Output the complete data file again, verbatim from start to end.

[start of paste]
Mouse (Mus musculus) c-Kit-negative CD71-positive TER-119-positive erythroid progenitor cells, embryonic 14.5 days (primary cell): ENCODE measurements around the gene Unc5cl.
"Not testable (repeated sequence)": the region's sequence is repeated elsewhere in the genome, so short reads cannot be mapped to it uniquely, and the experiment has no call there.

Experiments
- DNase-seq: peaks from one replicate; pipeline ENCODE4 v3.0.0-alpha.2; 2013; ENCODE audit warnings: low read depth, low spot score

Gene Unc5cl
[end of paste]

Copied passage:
Mouse (Mus musculus) c-Kit-negative CD71-positive TER-119-positive erythroid progenitor cells, embryonic 14.5 days (primary cell): ENCODE measurements around the gene Unc5cl.
"Not testable (repeated sequence)": the region's sequence is repeated elsewhere in the genome, so short reads cannot be mapped to it uniquely, and the experiment has no call there.

Experiments
- DNase-seq: peaks from one replicate; pipeline ENCODE4 v3.0.0-alpha.2; 2013; ENCODE audit warnings: low read depth, low spot score

Gene Unc5cl